Parenteau said the U.S. attorney general or other federal agencies "should be sending in investigators. They should be on the scene."

The construction led to a tense confrontation on Saturday. Dallas Goldtooth, a campaign organizer for the Indigenous Environmental Network, said a group of protesters—who call themselves "protectors"—were holding a prayer gathering near the site of the artifacts when they saw the bulldozers coming over the hill. The group then moved in to try and stop construction.

Protesters, as seen in a video by Democracy Now!, yelled as they climbed over a wire fence onto the construction site as a helicopter circled overhead. Private security guards with leashed dogs tried to disperse the crowd, which included children, and at one point an unleashed dog leaped at a group of protesters. The video shows a guard dog with blood on its nose and teeth. Near the end of the video, the security guards, who were outnumbered, got into their vehicles and drove away.

The Associated Press reported that four security guards and two dogs were injured during the confrontation. Goldtooth said at least 12 people, including a pregnant woman, were bitten by dogs, and the guards also used pepper spray.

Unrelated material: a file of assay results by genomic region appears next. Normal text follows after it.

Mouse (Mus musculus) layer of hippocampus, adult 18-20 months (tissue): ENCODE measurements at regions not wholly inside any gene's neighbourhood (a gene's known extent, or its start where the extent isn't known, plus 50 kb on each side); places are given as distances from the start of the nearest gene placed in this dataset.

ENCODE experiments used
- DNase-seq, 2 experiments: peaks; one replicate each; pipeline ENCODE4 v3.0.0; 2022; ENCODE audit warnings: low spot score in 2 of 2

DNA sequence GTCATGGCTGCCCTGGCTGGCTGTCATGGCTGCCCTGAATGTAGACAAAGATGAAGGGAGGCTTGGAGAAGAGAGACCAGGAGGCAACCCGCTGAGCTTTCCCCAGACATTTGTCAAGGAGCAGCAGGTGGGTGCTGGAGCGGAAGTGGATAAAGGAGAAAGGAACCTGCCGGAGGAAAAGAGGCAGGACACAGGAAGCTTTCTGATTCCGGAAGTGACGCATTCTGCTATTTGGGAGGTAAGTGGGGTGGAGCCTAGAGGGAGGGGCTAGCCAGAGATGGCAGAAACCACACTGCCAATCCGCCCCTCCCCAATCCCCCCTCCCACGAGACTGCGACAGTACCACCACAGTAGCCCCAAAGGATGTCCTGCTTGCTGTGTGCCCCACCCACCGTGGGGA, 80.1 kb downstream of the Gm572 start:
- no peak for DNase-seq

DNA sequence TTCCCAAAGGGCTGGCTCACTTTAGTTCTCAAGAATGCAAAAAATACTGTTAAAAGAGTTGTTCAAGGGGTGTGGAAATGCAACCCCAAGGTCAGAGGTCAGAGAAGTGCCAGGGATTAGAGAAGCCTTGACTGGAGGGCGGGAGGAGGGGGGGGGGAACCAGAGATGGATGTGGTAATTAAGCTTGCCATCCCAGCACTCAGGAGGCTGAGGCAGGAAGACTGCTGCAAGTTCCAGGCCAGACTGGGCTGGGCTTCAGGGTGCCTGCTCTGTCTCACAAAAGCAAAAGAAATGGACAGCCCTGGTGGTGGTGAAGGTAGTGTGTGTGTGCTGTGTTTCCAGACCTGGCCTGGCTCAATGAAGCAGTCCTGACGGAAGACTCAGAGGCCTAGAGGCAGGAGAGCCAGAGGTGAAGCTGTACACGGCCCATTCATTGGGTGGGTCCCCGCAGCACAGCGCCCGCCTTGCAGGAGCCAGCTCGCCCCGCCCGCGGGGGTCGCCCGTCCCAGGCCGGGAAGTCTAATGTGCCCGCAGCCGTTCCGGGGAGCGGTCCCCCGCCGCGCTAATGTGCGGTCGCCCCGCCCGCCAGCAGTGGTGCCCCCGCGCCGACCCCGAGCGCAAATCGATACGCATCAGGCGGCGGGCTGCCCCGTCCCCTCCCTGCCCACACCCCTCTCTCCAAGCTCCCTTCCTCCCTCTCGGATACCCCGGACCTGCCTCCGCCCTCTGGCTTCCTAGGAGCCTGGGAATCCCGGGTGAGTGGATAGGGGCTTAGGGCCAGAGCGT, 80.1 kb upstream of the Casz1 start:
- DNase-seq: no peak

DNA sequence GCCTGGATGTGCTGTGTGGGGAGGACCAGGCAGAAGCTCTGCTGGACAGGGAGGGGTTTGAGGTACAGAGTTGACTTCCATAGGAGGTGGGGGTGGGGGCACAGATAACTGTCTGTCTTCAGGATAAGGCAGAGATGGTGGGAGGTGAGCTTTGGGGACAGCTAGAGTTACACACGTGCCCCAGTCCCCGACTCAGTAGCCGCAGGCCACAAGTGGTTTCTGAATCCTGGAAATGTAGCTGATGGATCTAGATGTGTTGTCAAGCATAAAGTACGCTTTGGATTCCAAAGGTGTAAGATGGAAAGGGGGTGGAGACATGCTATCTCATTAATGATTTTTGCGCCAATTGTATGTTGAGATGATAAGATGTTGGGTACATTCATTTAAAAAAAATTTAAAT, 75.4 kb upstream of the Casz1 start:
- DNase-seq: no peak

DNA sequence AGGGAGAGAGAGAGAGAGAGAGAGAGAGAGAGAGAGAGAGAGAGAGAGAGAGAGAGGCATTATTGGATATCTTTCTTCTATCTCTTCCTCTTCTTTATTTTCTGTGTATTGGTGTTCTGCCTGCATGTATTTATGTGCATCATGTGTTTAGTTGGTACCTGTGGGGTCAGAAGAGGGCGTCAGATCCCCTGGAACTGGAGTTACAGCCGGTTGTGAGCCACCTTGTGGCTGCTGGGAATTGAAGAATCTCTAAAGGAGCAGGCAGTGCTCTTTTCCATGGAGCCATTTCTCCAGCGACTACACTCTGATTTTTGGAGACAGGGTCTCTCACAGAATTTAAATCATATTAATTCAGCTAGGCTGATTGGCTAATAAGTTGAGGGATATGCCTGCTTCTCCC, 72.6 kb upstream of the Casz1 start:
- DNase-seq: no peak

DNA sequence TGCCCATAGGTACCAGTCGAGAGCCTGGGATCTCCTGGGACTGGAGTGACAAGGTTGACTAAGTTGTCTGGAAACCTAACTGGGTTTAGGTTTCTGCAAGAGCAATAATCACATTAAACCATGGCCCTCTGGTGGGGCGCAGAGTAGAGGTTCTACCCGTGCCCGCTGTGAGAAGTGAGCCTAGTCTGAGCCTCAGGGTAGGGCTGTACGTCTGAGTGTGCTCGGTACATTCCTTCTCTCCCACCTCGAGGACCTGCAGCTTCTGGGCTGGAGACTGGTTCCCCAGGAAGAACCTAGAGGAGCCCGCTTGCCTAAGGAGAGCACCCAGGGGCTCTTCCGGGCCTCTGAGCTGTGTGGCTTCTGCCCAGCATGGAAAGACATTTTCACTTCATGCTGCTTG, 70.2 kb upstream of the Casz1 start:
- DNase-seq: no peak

The tribe has opposed the pipeline since it was rerouted last year to skirt the reservation's land and cross the Missouri River upstream, which it believes threatens its water supply as well as the cultural sites in the pipeline's path. The tribe filed a lawsuit in July alleging that the U.S. Army Corps of Engineers—the main federal agency involved in permitting the pipeline—failed to adequately assess the project's environmental and cultural impacts.

When the Tribe requested a preliminary injunction to stop the construction beneath the Missouri River until the case can be tried in court, Boasberg delayed that decision, which is expected by Friday. 

The proposed 1,172-mile pipeline would move about half a million barrels of oil per day from North Dakota's Bakken oil fields to Illinois.

The company rerouted the pipeline, originally slated to pass through Bismarck, closer to the Standing Rock Sioux reservation. Three federal agencies, including the Environmental Protection Agency, raised serious concerns about the environmental justice impacts, but the Army Corps dismissed them.

Resistance to the pipeline has grown for months, with hundreds of activists, mostly Native Americans, camping at a field near Cannon Ball, N.D.

The tribe's lawsuit alleges the Army Corps gave the tribe little opportunity to conduct cultural surveys. Tim Mentz, Sr., the Standing Rock Sioux's cultural expert, couldn't survey the route near Lake Oahe until last week, when a local landowner invited him to take a look. By that point, more than half of the pipeline had already been built.

Mentz explained in court documents that he did not have permission to step onto the pipeline route. But many of the sites along the route were so prominent that he could identify them from a distance, and he also found important artifacts on the land adjacent to the route. Mentz's survey identified five stone features "of very great cultural and historic significance," all of which are now gone.